Be it the beaches, churches or temples of Goa all attract tourists and travelers to the golden holiday destination. For most of the people heading towards Goa, it is one long beach and Villa. But once they are there they realize this folly of them. Goa is a state though a small one and there is a large number of famous beaches, many towns, Villa and a good network of roads. It is a state of seven rivers and their estuaries, there are hills with lush green vegetation, and most of the tourists are needed to cover large distances to move from one place to other. Goa has a total coastline of 125 km and that makes people believe that it is a long big beach however illusionary it is.
Beaches of Goa are much ahead of other beaches in India in terms of popularity and the facilities that are available here. The beaches here have been accepted as a matter of life, there are exotic cuisine backing the pleasure of have on sun and sand, and water sports facilities that include from water scooters to water gliding. To add on you can shake your legs for some time with a glass of feni and beer, engaged in shopping on the beachside, Villa, or have midnight bonfire on the beach. There are some more aspects of Goa beaches that attract tourists every year. Whatsoever times you have visited these beaches they tend to change their look and get new designs every new season. These beaches refurbish themselves every new season and enhance the excitement of visitors who are never tired of appreciating Goa. Out of 125 km of coastline the beaches of Goa cover not less than 83 km and there is one for you also waiting to be explored. Go and find it!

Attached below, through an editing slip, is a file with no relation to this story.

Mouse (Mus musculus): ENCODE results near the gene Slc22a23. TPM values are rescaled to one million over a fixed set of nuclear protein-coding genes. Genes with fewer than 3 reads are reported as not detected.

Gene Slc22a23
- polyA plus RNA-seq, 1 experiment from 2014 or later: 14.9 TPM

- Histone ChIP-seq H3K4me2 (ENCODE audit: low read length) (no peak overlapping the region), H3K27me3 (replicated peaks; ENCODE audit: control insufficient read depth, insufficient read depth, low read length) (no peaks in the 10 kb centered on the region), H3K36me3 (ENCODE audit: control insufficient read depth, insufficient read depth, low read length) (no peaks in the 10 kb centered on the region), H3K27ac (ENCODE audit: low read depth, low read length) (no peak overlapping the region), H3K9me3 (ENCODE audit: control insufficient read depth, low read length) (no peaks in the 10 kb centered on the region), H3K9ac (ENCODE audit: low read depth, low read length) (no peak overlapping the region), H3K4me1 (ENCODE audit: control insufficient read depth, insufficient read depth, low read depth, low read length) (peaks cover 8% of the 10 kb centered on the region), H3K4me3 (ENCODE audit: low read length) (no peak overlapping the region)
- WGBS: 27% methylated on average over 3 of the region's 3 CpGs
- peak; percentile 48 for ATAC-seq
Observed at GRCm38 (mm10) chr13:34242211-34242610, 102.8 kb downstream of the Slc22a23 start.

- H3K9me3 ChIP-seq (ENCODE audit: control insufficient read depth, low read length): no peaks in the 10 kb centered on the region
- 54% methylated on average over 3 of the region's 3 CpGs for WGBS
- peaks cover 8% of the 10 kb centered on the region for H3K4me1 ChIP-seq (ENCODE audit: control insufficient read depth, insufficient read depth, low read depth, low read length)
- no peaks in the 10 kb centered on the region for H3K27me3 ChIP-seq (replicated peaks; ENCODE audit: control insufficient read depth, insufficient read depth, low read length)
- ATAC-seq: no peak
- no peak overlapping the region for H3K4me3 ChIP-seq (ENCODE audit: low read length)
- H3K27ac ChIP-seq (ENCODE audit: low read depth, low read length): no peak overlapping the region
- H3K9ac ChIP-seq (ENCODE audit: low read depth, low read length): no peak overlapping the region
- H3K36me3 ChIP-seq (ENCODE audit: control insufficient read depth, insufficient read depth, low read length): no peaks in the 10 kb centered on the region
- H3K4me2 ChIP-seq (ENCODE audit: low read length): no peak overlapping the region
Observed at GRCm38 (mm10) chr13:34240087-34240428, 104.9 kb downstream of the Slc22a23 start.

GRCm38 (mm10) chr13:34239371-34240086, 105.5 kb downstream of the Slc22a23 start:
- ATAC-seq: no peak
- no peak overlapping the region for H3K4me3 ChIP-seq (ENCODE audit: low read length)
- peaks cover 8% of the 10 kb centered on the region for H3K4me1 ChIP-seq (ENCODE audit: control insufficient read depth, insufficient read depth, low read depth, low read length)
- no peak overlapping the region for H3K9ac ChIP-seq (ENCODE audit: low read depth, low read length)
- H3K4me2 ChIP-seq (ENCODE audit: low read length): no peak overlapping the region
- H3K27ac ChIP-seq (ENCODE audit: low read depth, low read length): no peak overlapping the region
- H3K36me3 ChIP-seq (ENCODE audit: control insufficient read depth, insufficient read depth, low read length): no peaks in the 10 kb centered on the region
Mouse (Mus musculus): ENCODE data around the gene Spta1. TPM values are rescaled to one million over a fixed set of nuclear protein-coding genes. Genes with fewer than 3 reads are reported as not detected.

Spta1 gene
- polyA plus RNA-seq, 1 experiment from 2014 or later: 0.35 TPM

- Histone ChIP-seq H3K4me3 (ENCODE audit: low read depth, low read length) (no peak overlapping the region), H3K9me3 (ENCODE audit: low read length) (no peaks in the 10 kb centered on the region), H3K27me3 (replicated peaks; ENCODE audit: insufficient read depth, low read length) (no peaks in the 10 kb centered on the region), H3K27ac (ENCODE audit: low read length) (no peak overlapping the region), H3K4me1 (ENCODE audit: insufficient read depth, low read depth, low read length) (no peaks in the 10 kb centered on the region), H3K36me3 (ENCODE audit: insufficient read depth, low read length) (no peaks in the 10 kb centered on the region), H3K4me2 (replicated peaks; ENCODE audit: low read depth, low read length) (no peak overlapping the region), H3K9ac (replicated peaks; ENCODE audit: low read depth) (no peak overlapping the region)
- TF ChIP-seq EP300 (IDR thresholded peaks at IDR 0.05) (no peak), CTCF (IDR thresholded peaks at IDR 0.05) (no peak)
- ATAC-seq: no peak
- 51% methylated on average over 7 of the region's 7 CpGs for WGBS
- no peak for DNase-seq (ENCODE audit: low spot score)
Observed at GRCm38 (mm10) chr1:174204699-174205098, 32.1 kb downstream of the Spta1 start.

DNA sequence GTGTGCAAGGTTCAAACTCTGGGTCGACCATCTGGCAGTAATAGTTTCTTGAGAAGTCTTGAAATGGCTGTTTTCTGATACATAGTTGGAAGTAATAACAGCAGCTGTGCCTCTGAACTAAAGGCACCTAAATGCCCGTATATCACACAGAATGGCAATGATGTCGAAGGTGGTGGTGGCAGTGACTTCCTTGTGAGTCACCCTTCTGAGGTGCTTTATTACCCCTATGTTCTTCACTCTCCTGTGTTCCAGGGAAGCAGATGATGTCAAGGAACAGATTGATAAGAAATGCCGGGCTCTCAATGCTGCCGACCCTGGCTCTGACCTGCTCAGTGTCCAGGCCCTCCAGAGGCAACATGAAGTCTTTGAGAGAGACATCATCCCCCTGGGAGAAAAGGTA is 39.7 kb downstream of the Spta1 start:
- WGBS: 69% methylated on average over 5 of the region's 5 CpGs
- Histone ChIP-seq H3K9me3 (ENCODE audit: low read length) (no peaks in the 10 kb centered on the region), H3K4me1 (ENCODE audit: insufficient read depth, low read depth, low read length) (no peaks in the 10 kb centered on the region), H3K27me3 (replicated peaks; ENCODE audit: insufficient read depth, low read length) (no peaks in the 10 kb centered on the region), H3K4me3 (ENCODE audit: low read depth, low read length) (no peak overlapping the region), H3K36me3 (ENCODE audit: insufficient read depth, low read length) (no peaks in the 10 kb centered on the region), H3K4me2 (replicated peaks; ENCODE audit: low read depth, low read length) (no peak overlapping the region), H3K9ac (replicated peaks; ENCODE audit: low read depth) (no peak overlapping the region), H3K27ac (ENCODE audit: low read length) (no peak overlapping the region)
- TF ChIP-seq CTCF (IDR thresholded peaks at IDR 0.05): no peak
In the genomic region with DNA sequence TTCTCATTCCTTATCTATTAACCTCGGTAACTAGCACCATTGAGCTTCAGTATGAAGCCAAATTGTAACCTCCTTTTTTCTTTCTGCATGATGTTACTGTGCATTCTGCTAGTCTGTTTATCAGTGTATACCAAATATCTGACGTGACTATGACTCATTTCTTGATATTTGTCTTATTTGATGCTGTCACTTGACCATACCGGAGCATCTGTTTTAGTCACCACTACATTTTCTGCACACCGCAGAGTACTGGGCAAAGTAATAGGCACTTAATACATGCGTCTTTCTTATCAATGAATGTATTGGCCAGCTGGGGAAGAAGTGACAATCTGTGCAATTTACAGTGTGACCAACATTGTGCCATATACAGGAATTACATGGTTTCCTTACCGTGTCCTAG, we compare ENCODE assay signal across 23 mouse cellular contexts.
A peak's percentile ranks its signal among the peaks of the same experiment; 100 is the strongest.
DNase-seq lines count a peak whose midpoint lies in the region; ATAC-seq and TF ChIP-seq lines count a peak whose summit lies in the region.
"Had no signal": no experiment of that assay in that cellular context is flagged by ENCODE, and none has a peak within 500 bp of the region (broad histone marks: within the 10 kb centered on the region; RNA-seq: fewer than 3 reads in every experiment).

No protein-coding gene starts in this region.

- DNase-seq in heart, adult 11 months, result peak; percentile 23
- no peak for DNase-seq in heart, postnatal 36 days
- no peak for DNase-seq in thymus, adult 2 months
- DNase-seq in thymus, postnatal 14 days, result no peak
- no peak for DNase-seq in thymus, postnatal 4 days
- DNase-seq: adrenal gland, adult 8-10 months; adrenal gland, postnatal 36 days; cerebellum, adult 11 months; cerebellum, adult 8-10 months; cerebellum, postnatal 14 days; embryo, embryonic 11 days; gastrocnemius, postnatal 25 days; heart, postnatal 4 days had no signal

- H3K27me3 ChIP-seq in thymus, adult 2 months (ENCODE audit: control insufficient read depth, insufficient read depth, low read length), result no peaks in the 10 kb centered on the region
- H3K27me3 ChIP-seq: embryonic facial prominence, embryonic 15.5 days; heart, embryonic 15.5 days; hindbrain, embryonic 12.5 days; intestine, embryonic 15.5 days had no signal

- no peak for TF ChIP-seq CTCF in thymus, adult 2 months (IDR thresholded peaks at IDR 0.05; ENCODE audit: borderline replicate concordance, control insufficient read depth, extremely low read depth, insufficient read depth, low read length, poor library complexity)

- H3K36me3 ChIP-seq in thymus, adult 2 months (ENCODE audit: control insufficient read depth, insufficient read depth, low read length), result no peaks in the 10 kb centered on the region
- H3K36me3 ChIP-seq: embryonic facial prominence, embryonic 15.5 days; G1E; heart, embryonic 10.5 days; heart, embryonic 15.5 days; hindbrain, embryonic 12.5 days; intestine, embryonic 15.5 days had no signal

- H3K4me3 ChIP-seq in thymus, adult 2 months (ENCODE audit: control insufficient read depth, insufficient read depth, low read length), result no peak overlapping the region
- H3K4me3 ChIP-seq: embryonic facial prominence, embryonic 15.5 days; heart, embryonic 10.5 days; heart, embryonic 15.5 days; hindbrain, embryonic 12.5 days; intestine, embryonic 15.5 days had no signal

The Aguada Bay (parts of which are known as Caranzalem Bay and Sinquerim Bay) is formed by two promontories: Cabo and Aguada.
Geomorphologists theorize that the Goan hills on the eastern side succumbed to the effects of erosion and fractured, while those on the western side stayed more or less stable.
Mythologists and minstrels have more exciting stories about the promontories, which they believe were once the celestial playgrounds of voluptuous gods.
Between science and myth stands a glorious reality – 40 lovely beaches, most of them pollution free, though not all of them as safe as swimmers would wish. The most developed beach segment is the Calangute – Baga – Anjuna belt in the Bardesh subdivision north of Panaji.
The north Goa beaches in Pernem subdivision are delightfully primitive and untouched: Keri beach (with Tiracol and an ancient Portuguese fort on the other bank); Arambol (also known as Harmal); Mandrem (a toddy tappers’ and palm distillers’ hamlet with two little beaches: Lemos and Asvem) and Morji. The local people are friendly and un-interfering, the markets fairly well stocked and the public transportation system reasonably efficient. By way of accommodation there are somewhat Spartan cottages and thatched huts.
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